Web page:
Now onto e-books … I think David Meerman Scott once referred to them as “the stylish cousin of the white paper”. It’s mainly because they have a lot more leeway in terms of the writing style. I guess it’s just a kind of compartmentalisation because white paper people tend to associate it with a very formal and rigid kind of writing (which needn’t be the case obviously) and that’s also the general expectation of the audience. Whereas the e-book is generally a book in electronic format, so anything goes and they are willing to adapt to it. E-books in that sense are a little more conversational where you can talk to the audience practically. And you can have all the online enablement that you want with that. That’s something that distinguishes e-books from white papers. We don’t really consider it a real distinction though because when we look at our white papers you might think that it looks like an e-book.

The thing about all this content is that it’s also important to have a “live version” of it. It has to have a landing page or some sort of micro-site where the content you put in is linked so that people can go to it directly. And then always look at it in a way that the content you are producing is not only just for whitepapers or e-books. Look into creating content like blog posts for example. If you have 5 or 6 chapters in an e-book, as single chapter from that can probably spin off three or four blog posts. Some of the sidebars can spin off factoids for Twitter.

The content that we’ve mentioned can also be reformatted into newsletters. Part of the beauty of writing content for e-books and whitepapers is the flexibility you have with it. We don’t want to put any success mantras because it ultimately depends on what you have to say. If it really rocks then people are going to take to it and they are going to spread it for you even if you don’t ask them to. And of course make it share-able. Make sure there are plenty of widgets all around to help people share it instantly without having to type it and send it through their social networks.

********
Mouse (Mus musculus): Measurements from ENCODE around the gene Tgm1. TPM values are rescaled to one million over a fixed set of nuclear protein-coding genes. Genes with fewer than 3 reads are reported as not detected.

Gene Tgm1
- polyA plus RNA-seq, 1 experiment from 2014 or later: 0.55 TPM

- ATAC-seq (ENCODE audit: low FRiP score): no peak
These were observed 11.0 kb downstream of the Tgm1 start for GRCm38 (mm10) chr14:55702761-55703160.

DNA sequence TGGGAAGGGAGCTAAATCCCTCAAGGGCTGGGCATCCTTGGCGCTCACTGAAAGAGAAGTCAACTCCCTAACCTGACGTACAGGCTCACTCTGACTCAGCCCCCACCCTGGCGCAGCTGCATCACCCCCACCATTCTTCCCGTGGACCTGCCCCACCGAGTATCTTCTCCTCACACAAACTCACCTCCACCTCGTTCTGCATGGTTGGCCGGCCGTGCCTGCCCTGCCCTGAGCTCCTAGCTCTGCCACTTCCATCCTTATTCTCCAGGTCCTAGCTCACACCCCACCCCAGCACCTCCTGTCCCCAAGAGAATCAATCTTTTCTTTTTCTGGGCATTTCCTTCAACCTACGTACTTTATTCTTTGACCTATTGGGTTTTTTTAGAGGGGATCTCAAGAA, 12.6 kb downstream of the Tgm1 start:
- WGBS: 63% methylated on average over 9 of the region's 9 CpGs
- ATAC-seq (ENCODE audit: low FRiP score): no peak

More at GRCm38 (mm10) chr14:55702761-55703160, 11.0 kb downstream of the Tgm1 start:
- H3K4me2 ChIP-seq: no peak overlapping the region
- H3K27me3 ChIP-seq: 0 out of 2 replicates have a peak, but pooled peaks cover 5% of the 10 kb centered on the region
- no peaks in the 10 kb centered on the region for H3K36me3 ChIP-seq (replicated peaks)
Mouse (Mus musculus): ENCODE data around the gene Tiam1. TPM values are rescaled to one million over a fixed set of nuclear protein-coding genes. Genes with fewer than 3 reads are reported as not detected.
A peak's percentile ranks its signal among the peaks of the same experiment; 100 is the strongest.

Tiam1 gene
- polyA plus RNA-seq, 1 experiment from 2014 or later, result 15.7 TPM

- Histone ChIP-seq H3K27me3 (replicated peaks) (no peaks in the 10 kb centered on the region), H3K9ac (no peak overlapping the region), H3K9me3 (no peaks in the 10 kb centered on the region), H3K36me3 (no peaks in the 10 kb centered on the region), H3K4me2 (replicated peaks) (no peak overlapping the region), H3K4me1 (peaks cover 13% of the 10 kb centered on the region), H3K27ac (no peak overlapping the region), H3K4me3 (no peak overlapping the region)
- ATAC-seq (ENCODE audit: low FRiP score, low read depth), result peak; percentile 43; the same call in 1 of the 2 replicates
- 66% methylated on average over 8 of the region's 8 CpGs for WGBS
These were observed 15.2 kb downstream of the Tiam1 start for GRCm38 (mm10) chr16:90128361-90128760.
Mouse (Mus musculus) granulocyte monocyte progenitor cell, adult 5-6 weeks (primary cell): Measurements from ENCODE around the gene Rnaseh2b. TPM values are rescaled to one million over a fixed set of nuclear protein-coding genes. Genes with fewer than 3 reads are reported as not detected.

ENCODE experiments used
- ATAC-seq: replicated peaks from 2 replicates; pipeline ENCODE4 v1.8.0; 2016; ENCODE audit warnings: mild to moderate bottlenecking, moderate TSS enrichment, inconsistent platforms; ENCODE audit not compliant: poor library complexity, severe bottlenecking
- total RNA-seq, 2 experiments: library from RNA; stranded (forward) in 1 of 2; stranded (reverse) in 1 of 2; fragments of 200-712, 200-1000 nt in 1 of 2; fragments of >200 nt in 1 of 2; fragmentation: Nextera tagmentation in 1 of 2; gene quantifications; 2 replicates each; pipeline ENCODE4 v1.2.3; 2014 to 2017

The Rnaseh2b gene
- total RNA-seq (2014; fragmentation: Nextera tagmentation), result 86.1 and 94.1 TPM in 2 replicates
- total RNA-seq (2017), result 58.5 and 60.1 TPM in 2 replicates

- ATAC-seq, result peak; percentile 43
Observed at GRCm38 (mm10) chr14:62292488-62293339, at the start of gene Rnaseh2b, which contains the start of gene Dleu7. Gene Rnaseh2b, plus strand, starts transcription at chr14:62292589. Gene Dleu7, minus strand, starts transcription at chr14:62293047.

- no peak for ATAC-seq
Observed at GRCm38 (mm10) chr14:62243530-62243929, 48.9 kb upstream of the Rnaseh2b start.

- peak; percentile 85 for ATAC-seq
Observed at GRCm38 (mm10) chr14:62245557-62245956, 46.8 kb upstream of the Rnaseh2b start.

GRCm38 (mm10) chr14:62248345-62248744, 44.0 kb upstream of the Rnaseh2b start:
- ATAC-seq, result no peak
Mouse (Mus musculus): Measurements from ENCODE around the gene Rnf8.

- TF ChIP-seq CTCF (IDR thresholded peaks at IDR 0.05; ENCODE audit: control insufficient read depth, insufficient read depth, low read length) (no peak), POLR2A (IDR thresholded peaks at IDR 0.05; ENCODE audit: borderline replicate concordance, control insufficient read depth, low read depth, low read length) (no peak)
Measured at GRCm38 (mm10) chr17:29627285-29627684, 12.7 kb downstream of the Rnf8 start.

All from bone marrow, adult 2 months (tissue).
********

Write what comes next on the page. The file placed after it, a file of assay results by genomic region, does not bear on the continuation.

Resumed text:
Tips for writing good B2B content

Asu: The most important but often neglected thing is to give them a reason to read it. Be clear about what you want to write and be clear about why it should be read and why it should matter to the audience. Some of the key things is the fact that we like to write what we want to say but usually that’s not what people want to read about. Of course it might be the case sometimes but it won’t be the way you want to tell it to them. So you’ve got to really write to the audience. You ought to give them a reason to read it and listen.

The other thing is that you need to take a stand with what you are saying because if you are going to sit on the fence then people are not going to be sure what to make of your words and opinions. They’ll just look at it as a general reporting piece or something and you’ll become more of a reporter rather than writer. A writer tends to take a stand with what they say.

It’s also very important to have structure to your overall content. It has to be clearly structured not just in your mind but also on paper. You must have a clear heading, sub-heading, etc. and you should also have plenty of call-outs and so on because they really help in defining a clear structure to what you write.

Also remember that you are ultimately talking to humans. Although you might think that the whole bunch of suit wearing, technical data reading people do not feel like the way most people do, geeks are human too. They like to be spoken to rather than being lectured on. Adopt a very conversational style and use humour when appropriate. It can just be a throwaway line at the end of a paragraph or chapter but that can really help enhance the reading experience.